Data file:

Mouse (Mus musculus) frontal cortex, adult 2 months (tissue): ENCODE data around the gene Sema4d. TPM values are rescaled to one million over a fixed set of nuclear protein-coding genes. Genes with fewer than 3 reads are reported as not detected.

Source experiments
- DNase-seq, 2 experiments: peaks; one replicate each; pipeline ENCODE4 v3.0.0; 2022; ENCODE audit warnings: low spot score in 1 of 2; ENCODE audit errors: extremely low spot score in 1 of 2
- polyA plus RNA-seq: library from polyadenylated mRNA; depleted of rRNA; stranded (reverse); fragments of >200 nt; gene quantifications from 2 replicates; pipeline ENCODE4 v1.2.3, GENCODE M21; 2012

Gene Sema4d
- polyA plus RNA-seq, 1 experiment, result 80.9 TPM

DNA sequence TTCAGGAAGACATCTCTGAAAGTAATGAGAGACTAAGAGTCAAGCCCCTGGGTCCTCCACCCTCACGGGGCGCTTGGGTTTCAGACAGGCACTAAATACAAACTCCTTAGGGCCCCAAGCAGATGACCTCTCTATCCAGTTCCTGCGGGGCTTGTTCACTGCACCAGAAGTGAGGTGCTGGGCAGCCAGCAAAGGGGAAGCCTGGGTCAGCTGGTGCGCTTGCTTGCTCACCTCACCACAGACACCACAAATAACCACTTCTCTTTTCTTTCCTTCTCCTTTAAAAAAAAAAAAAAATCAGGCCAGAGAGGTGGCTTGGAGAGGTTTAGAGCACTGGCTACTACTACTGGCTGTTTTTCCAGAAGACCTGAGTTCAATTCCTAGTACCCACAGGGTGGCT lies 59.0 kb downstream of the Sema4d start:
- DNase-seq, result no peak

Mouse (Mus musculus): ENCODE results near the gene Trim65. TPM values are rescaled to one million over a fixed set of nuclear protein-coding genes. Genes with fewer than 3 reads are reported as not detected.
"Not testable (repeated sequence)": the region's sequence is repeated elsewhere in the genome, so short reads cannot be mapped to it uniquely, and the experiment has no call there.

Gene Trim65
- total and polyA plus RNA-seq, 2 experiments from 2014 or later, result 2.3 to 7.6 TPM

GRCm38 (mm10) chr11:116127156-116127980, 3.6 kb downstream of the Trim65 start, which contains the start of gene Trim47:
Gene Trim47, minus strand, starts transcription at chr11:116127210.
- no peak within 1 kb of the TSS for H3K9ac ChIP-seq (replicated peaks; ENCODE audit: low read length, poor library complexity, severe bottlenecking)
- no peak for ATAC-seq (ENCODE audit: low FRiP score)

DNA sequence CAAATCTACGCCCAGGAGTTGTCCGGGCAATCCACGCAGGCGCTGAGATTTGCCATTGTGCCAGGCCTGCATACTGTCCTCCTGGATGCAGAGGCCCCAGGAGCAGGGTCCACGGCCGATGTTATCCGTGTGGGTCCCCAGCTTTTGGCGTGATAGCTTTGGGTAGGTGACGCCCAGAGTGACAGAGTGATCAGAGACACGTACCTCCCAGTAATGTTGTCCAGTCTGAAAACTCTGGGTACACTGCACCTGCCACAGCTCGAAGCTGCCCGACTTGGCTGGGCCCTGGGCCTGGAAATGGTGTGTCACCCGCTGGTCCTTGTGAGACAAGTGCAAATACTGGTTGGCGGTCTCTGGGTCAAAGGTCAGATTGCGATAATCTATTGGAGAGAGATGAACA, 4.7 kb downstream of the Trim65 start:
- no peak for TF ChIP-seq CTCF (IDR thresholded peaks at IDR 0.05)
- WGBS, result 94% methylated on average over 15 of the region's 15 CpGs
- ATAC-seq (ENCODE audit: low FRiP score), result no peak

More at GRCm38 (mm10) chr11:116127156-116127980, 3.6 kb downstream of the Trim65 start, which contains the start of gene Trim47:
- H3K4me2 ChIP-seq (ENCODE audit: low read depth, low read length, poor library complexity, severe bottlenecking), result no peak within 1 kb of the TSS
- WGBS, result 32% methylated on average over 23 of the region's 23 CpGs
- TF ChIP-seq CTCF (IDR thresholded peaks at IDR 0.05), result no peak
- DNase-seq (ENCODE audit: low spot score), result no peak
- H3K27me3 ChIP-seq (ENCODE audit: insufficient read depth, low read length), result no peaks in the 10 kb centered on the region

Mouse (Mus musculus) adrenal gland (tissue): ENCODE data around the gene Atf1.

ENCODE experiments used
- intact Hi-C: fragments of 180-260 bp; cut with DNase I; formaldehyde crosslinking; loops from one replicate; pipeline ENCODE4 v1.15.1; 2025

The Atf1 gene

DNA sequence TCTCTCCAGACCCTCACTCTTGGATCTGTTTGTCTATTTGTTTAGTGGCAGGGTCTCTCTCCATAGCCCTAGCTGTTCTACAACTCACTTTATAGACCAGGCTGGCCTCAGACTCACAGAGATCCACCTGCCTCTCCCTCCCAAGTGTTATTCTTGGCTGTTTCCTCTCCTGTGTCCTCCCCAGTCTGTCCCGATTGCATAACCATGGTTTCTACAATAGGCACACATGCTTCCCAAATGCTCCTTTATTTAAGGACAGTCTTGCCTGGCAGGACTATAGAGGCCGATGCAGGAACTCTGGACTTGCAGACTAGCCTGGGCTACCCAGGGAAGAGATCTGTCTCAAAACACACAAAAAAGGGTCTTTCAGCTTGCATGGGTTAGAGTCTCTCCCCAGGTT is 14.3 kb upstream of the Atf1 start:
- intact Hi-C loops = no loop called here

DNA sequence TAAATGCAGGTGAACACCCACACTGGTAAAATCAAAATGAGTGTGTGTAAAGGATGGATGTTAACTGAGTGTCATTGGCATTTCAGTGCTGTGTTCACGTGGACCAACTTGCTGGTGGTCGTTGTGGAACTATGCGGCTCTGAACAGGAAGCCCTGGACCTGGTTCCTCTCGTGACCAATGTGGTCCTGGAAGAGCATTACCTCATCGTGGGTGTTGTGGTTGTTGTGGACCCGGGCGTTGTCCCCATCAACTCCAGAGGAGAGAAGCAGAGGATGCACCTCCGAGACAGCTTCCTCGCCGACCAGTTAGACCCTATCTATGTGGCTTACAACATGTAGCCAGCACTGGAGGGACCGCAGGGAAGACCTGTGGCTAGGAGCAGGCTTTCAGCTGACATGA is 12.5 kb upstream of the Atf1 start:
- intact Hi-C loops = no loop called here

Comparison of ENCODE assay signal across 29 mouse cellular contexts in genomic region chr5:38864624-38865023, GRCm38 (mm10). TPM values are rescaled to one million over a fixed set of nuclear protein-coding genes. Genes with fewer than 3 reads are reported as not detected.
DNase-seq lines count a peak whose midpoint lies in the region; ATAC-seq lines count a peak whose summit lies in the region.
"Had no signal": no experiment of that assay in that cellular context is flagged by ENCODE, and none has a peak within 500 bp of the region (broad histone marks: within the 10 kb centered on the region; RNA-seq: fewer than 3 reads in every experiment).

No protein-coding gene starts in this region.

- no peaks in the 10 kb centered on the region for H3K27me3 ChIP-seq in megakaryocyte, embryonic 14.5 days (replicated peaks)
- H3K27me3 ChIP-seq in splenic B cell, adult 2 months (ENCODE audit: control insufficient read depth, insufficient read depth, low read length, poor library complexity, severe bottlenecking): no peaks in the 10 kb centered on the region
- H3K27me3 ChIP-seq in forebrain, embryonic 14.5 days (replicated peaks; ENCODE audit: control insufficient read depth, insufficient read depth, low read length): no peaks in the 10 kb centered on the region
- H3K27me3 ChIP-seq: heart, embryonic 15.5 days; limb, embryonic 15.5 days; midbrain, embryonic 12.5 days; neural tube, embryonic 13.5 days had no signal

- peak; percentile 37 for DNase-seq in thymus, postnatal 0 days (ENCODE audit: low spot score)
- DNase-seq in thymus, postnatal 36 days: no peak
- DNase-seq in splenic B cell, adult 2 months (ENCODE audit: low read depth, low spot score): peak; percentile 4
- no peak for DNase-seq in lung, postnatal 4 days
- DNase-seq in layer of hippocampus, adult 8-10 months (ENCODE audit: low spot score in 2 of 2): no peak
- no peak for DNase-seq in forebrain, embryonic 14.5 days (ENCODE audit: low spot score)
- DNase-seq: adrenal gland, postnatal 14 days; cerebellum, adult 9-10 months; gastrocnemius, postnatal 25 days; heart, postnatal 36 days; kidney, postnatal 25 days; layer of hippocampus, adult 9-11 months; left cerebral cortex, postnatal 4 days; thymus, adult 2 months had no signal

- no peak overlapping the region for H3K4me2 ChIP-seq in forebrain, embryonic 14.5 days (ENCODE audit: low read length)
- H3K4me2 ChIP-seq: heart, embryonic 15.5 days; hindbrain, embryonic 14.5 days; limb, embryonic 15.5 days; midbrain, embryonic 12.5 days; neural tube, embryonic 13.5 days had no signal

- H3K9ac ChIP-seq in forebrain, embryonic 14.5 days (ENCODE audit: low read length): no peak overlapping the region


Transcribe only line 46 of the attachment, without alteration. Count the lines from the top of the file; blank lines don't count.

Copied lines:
- no peak for DNase-seq in lung, postnatal 4 days